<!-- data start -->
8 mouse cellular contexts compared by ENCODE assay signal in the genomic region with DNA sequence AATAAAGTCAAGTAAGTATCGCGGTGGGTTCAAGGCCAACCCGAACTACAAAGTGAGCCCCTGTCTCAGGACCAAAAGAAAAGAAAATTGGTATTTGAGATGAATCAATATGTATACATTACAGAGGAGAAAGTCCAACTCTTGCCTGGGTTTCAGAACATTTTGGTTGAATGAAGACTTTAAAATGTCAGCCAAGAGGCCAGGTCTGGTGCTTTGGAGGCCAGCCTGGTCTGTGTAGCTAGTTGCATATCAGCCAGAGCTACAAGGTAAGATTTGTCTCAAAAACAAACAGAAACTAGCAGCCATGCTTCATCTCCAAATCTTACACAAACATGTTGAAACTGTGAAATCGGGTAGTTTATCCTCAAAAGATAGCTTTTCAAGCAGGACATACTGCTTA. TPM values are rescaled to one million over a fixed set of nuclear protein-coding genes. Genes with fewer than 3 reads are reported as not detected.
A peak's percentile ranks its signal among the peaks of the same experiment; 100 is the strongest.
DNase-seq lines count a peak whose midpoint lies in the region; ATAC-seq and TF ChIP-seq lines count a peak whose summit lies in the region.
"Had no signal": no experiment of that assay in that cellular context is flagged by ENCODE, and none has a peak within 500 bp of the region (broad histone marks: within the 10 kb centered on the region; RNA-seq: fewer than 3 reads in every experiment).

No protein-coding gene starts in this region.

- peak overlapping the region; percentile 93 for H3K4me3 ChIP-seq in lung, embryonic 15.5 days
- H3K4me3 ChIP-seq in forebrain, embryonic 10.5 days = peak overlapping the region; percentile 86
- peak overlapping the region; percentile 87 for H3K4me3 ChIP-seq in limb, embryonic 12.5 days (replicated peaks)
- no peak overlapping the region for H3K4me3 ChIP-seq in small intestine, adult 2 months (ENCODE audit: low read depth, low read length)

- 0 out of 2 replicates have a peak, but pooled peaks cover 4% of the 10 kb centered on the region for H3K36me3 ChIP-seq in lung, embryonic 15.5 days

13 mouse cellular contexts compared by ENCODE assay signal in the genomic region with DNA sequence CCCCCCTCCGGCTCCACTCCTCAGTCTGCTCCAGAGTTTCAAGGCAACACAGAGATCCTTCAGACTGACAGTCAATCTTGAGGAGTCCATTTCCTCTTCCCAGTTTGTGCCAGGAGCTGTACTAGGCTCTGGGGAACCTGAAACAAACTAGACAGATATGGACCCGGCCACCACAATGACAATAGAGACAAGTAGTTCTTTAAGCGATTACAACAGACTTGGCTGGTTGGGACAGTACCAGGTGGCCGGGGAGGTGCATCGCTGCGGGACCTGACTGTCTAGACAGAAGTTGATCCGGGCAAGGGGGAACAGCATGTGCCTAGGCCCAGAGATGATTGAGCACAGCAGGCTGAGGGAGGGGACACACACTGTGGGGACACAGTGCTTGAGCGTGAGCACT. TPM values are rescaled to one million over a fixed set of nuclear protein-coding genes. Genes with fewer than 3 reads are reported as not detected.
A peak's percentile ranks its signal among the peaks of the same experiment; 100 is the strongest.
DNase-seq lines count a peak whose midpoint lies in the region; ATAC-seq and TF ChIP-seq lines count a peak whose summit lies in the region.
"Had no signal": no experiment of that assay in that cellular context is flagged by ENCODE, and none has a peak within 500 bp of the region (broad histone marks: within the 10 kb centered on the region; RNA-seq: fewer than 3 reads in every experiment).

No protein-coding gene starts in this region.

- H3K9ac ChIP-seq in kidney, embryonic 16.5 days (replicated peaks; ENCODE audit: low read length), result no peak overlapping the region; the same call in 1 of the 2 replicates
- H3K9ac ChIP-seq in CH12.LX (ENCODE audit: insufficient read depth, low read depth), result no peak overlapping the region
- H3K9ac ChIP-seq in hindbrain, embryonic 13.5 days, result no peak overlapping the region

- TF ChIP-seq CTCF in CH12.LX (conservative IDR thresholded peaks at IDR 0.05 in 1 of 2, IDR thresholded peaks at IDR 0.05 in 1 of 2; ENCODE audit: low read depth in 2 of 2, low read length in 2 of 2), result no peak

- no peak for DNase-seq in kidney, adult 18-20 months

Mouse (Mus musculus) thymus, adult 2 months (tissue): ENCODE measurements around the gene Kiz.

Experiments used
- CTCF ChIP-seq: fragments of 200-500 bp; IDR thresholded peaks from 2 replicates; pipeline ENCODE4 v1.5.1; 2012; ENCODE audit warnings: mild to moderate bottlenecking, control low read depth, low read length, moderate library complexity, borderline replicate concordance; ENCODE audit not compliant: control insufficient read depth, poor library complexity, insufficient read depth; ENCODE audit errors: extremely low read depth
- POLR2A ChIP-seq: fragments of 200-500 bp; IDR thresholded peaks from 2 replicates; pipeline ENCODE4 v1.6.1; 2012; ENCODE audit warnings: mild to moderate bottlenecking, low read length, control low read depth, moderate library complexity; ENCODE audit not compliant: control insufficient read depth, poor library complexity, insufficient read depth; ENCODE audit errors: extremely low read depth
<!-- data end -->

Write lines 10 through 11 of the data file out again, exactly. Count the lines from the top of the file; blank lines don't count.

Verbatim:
- 0 out of 2 replicates have a peak, but pooled peaks cover 4% of the 10 kb centered on the region for H3K36me3 ChIP-seq in lung, embryonic 15.5 days

13 mouse cellular contexts compared by ENCODE assay signal in the genomic region with DNA sequence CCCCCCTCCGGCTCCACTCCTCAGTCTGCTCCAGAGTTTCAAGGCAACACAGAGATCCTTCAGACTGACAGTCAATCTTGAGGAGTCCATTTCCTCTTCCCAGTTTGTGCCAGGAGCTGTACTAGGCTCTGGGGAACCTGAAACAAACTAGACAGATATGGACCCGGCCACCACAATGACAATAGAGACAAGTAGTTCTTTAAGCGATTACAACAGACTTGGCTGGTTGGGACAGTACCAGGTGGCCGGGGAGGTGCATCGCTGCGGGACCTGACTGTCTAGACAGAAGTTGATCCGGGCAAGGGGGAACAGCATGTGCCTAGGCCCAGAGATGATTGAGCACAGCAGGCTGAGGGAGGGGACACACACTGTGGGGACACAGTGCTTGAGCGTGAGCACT. TPM values are rescaled to one million over a fixed set of nuclear protein-coding genes. Genes with fewer than 3 reads are reported as not detected.